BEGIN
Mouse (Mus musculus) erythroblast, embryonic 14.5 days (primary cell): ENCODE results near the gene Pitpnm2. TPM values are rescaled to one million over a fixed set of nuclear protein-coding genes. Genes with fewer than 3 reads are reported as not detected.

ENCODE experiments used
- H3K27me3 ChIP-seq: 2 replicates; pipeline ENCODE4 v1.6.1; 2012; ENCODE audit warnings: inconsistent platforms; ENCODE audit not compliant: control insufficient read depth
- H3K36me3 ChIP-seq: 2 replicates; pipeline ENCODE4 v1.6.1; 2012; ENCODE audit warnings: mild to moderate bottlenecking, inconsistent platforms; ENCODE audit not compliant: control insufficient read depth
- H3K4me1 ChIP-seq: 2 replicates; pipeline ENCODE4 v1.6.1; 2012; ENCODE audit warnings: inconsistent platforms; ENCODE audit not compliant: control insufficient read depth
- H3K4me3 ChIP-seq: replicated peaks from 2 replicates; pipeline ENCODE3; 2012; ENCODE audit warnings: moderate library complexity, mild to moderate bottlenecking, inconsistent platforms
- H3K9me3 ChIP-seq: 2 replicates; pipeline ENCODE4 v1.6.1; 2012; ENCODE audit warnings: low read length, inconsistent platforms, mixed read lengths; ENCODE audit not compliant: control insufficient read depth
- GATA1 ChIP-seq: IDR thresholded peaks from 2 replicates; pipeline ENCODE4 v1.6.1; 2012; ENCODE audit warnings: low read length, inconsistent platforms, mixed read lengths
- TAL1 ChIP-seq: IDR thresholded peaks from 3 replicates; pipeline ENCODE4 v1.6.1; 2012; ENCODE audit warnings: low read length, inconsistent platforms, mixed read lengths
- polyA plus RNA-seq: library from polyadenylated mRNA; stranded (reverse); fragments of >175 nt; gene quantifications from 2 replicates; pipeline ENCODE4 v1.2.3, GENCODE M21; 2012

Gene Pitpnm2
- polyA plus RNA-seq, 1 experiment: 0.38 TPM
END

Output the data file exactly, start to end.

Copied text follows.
Mouse (Mus musculus) erythroblast, embryonic 14.5 days (primary cell): ENCODE results near the gene Pitpnm2. TPM values are rescaled to one million over a fixed set of nuclear protein-coding genes. Genes with fewer than 3 reads are reported as not detected.

ENCODE experiments used
- H3K27me3 ChIP-seq: 2 replicates; pipeline ENCODE4 v1.6.1; 2012; ENCODE audit warnings: inconsistent platforms; ENCODE audit not compliant: control insufficient read depth
- H3K36me3 ChIP-seq: 2 replicates; pipeline ENCODE4 v1.6.1; 2012; ENCODE audit warnings: mild to moderate bottlenecking, inconsistent platforms; ENCODE audit not compliant: control insufficient read depth
- H3K4me1 ChIP-seq: 2 replicates; pipeline ENCODE4 v1.6.1; 2012; ENCODE audit warnings: inconsistent platforms; ENCODE audit not compliant: control insufficient read depth
- H3K4me3 ChIP-seq: replicated peaks from 2 replicates; pipeline ENCODE3; 2012; ENCODE audit warnings: moderate library complexity, mild to moderate bottlenecking, inconsistent platforms
- H3K9me3 ChIP-seq: 2 replicates; pipeline ENCODE4 v1.6.1; 2012; ENCODE audit warnings: low read length, inconsistent platforms, mixed read lengths; ENCODE audit not compliant: control insufficient read depth
- GATA1 ChIP-seq: IDR thresholded peaks from 2 replicates; pipeline ENCODE4 v1.6.1; 2012; ENCODE audit warnings: low read length, inconsistent platforms, mixed read lengths
- TAL1 ChIP-seq: IDR thresholded peaks from 3 replicates; pipeline ENCODE4 v1.6.1; 2012; ENCODE audit warnings: low read length, inconsistent platforms, mixed read lengths
- polyA plus RNA-seq: library from polyadenylated mRNA; stranded (reverse); fragments of >175 nt; gene quantifications from 2 replicates; pipeline ENCODE4 v1.2.3, GENCODE M21; 2012

Gene Pitpnm2
- polyA plus RNA-seq, 1 experiment: 0.38 TPM